Encinitas: Yoga Mecca of America

January 14, 2012, Judd

It’s a frigid Friday evening. The sun has dipped below the horizon. The green-flash sunset has inspired Lisa Hetman, a clothing designer and wetsuit repairer, to hop on her beach cruiser and pedal from her Leucadia trailer home to one of the numerous Encinitas-area studios and gyms that offer yoga classes.

Hetman, who has her purple yoga mat cradled in a wooden basket in front of the bike’s frame is headed to Yoga Tropics, one of seven downtown Encinitas studios located within a short walking distance of one another.

Encinitas has indeed earned its reputation of being the yoga Mecca of America.

Yoga, it would seem, is the backbone of holistic health here and it’s not a fad that’s going out of style anytime soon. With so many places offering yoga with a myriad of styles to choose from in town—Ashtanga, Vinyasa, Hatha, Anahata, Anusara, Svaroopa and more—how do yoga practitioners decide where to take classes?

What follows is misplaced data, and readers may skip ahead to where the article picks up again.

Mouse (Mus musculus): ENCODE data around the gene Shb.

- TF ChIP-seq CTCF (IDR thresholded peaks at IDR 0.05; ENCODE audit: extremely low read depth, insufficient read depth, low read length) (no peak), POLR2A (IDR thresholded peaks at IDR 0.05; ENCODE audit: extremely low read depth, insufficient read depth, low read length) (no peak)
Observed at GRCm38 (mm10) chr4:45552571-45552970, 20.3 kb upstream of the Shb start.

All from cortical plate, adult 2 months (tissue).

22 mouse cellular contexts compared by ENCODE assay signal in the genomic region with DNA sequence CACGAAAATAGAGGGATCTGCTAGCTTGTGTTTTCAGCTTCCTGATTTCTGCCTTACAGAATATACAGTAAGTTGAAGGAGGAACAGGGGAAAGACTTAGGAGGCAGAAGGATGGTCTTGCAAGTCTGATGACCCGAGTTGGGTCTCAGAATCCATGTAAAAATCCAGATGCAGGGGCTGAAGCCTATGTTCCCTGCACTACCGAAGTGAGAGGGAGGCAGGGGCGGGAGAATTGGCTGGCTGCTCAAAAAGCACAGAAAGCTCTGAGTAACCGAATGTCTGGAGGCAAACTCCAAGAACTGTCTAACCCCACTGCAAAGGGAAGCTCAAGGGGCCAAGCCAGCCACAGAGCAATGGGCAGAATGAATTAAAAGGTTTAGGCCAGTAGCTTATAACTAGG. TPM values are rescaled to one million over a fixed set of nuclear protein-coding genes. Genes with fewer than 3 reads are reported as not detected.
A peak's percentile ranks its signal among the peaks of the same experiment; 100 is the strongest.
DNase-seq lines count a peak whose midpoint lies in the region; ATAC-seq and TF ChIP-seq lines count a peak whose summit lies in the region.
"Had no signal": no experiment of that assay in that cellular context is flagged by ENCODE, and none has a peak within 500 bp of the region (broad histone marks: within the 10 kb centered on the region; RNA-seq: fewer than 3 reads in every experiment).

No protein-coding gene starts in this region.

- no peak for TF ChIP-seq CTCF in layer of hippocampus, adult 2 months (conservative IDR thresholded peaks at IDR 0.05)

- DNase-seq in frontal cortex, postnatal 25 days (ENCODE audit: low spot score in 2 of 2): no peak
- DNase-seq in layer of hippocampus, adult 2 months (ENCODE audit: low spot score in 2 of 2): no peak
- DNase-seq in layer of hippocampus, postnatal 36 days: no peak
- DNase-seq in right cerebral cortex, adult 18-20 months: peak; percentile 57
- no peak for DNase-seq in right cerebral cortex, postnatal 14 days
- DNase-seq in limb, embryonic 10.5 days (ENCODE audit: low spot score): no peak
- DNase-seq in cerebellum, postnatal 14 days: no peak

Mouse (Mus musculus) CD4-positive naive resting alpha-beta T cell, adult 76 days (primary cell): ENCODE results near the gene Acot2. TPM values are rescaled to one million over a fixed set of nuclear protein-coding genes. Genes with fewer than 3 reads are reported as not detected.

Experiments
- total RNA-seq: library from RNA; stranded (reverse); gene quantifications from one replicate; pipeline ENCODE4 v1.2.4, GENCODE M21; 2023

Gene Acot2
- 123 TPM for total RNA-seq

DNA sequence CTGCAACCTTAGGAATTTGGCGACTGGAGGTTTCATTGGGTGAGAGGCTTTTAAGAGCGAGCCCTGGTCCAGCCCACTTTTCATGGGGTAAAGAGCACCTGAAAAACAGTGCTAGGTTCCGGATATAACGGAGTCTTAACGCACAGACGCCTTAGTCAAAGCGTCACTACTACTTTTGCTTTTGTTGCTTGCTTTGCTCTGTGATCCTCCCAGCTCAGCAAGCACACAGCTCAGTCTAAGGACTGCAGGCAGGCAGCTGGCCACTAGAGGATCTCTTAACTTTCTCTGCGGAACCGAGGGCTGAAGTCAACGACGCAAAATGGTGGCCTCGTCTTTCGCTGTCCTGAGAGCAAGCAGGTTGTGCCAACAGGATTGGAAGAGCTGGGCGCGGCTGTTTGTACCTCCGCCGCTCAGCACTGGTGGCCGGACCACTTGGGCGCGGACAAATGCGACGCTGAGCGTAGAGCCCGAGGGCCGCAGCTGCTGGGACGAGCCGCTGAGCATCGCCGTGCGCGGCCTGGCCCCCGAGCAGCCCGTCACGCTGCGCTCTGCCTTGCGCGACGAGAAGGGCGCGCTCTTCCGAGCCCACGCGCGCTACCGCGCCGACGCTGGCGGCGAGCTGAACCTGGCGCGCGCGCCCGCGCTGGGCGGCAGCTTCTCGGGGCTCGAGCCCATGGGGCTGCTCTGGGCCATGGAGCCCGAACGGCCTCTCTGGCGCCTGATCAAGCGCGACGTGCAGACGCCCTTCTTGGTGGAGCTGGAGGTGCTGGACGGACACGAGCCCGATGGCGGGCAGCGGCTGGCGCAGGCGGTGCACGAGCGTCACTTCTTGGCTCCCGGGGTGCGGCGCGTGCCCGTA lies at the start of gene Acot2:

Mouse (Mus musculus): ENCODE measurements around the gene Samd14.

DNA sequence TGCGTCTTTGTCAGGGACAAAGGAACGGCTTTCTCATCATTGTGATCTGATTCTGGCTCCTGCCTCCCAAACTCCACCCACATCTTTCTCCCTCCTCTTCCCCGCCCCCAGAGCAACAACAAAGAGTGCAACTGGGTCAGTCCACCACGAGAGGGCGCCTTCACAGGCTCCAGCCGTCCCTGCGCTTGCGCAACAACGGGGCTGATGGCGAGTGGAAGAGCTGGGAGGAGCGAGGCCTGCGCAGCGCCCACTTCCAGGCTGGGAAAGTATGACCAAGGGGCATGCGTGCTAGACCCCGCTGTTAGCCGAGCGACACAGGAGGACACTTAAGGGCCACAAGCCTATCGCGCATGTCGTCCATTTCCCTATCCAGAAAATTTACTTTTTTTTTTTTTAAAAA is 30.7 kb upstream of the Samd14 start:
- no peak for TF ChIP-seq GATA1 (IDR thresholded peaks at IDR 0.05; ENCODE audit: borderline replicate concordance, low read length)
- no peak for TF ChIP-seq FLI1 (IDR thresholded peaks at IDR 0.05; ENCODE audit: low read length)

“I like the intensity of hot yoga,” says Hetman, in between gulps of half a liter of water she’ll consume immediately after her class at Yoga Tropics.

“I like sweating out my toxins…it makes me feel cleansed and renewed,” she adds, wiping off the last remaining beads of perspiration with a drenched towel.

For Hetman and many other practitioners, yoga is an outlet for maintaining and improving physical, emotional and spiritual wellness.

“Yoga is the time I set aside to meditate and internally repeat mantras and visualize what I want in my life,” says Hetman.